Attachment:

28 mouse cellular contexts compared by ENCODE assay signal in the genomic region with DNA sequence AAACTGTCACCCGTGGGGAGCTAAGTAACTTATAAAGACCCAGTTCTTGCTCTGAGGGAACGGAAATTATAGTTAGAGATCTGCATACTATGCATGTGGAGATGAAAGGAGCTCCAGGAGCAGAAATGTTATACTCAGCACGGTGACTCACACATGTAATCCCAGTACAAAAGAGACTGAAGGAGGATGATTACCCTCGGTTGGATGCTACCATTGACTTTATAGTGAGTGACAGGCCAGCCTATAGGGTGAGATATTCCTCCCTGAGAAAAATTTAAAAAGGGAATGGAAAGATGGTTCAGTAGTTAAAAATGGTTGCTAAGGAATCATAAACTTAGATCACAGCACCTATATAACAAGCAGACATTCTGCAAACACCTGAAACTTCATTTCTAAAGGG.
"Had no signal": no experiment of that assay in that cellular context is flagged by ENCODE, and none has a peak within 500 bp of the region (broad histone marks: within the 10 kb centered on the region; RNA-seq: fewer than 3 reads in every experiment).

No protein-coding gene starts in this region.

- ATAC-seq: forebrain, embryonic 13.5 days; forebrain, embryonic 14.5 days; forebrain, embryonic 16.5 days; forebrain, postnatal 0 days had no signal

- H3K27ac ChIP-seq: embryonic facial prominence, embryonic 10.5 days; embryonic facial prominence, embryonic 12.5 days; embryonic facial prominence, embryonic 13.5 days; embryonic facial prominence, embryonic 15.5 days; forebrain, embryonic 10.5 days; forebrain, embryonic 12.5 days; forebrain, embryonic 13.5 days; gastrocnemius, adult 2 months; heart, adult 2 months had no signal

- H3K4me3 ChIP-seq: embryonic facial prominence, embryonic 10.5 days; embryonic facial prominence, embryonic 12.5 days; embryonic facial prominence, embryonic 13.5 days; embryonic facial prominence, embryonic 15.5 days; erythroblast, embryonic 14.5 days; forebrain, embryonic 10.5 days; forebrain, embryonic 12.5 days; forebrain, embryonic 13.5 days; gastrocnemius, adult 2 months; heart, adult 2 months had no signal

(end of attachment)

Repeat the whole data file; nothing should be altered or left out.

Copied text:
28 mouse cellular contexts compared by ENCODE assay signal in the genomic region with DNA sequence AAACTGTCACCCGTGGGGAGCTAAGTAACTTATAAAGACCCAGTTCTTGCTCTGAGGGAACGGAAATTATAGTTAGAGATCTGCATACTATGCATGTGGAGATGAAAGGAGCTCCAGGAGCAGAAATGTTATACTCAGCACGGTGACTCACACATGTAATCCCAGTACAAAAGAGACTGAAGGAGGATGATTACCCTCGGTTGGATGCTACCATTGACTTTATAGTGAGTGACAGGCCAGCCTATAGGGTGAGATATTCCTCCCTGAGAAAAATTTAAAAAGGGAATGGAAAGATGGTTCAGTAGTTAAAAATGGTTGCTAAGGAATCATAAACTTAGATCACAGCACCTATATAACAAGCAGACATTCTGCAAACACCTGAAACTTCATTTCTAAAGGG.
"Had no signal": no experiment of that assay in that cellular context is flagged by ENCODE, and none has a peak within 500 bp of the region (broad histone marks: within the 10 kb centered on the region; RNA-seq: fewer than 3 reads in every experiment).

No protein-coding gene starts in this region.

- ATAC-seq: forebrain, embryonic 13.5 days; forebrain, embryonic 14.5 days; forebrain, embryonic 16.5 days; forebrain, postnatal 0 days had no signal

- H3K27ac ChIP-seq: embryonic facial prominence, embryonic 10.5 days; embryonic facial prominence, embryonic 12.5 days; embryonic facial prominence, embryonic 13.5 days; embryonic facial prominence, embryonic 15.5 days; forebrain, embryonic 10.5 days; forebrain, embryonic 12.5 days; forebrain, embryonic 13.5 days; gastrocnemius, adult 2 months; heart, adult 2 months had no signal

- H3K4me3 ChIP-seq: embryonic facial prominence, embryonic 10.5 days; embryonic facial prominence, embryonic 12.5 days; embryonic facial prominence, embryonic 13.5 days; embryonic facial prominence, embryonic 15.5 days; erythroblast, embryonic 14.5 days; forebrain, embryonic 10.5 days; forebrain, embryonic 12.5 days; forebrain, embryonic 13.5 days; gastrocnemius, adult 2 months; heart, adult 2 months had no signal